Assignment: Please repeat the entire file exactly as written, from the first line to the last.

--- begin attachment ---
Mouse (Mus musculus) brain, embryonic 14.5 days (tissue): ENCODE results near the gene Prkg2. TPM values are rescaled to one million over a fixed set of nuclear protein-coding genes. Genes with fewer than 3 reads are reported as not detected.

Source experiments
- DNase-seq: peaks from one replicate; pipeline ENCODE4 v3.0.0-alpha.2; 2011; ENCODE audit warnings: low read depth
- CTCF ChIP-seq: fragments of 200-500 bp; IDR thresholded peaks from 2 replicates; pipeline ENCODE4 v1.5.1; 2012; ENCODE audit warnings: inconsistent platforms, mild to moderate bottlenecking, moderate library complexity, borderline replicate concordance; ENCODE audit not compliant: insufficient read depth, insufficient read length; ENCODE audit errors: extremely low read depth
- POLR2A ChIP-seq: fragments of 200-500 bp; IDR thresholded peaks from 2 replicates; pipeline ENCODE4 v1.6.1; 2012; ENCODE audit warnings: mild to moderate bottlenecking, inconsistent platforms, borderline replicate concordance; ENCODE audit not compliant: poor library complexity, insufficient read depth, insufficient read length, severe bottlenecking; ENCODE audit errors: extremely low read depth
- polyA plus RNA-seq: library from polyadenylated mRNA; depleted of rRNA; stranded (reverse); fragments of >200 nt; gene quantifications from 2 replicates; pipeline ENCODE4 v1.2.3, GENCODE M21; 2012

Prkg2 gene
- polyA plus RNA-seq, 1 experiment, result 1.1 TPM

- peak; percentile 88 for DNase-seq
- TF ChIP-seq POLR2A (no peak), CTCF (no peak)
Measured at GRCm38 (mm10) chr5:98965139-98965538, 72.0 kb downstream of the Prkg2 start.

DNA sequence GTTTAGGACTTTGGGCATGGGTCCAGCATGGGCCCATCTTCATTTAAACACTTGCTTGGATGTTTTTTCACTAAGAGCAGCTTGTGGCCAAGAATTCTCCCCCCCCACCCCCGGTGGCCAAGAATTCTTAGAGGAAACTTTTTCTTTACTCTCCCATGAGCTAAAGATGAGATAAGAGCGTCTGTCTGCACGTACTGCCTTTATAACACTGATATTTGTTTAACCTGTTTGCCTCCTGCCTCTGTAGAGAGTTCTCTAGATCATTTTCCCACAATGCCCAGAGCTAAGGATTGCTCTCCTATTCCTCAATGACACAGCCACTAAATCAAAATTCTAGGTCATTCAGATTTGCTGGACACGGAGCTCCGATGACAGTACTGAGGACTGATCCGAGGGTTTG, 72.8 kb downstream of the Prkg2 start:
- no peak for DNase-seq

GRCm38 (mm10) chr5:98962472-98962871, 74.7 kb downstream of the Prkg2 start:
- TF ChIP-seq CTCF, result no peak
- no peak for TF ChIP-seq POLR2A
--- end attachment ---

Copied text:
Mouse (Mus musculus) brain, embryonic 14.5 days (tissue): ENCODE results near the gene Prkg2. TPM values are rescaled to one million over a fixed set of nuclear protein-coding genes. Genes with fewer than 3 reads are reported as not detected.

Source experiments
- DNase-seq: peaks from one replicate; pipeline ENCODE4 v3.0.0-alpha.2; 2011; ENCODE audit warnings: low read depth
- CTCF ChIP-seq: fragments of 200-500 bp; IDR thresholded peaks from 2 replicates; pipeline ENCODE4 v1.5.1; 2012; ENCODE audit warnings: inconsistent platforms, mild to moderate bottlenecking, moderate library complexity, borderline replicate concordance; ENCODE audit not compliant: insufficient read depth, insufficient read length; ENCODE audit errors: extremely low read depth
- POLR2A ChIP-seq: fragments of 200-500 bp; IDR thresholded peaks from 2 replicates; pipeline ENCODE4 v1.6.1; 2012; ENCODE audit warnings: mild to moderate bottlenecking, inconsistent platforms, borderline replicate concordance; ENCODE audit not compliant: poor library complexity, insufficient read depth, insufficient read length, severe bottlenecking; ENCODE audit errors: extremely low read depth
- polyA plus RNA-seq: library from polyadenylated mRNA; depleted of rRNA; stranded (reverse); fragments of >200 nt; gene quantifications from 2 replicates; pipeline ENCODE4 v1.2.3, GENCODE M21; 2012

Prkg2 gene
- polyA plus RNA-seq, 1 experiment, result 1.1 TPM

- peak; percentile 88 for DNase-seq
- TF ChIP-seq POLR2A (no peak), CTCF (no peak)
Measured at GRCm38 (mm10) chr5:98965139-98965538, 72.0 kb downstream of the Prkg2 start.

DNA sequence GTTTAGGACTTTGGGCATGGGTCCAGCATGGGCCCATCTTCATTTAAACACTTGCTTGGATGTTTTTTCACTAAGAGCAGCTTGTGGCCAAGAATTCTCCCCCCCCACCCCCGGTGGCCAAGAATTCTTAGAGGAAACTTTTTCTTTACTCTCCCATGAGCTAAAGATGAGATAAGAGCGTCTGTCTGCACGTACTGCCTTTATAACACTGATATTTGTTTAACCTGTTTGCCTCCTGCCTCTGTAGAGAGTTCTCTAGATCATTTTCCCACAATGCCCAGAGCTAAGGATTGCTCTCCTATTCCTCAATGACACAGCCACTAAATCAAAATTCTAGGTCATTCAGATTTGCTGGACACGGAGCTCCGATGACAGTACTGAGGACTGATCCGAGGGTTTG, 72.8 kb downstream of the Prkg2 start:
- no peak for DNase-seq

GRCm38 (mm10) chr5:98962472-98962871, 74.7 kb downstream of the Prkg2 start:
- TF ChIP-seq CTCF, result no peak
- no peak for TF ChIP-seq POLR2A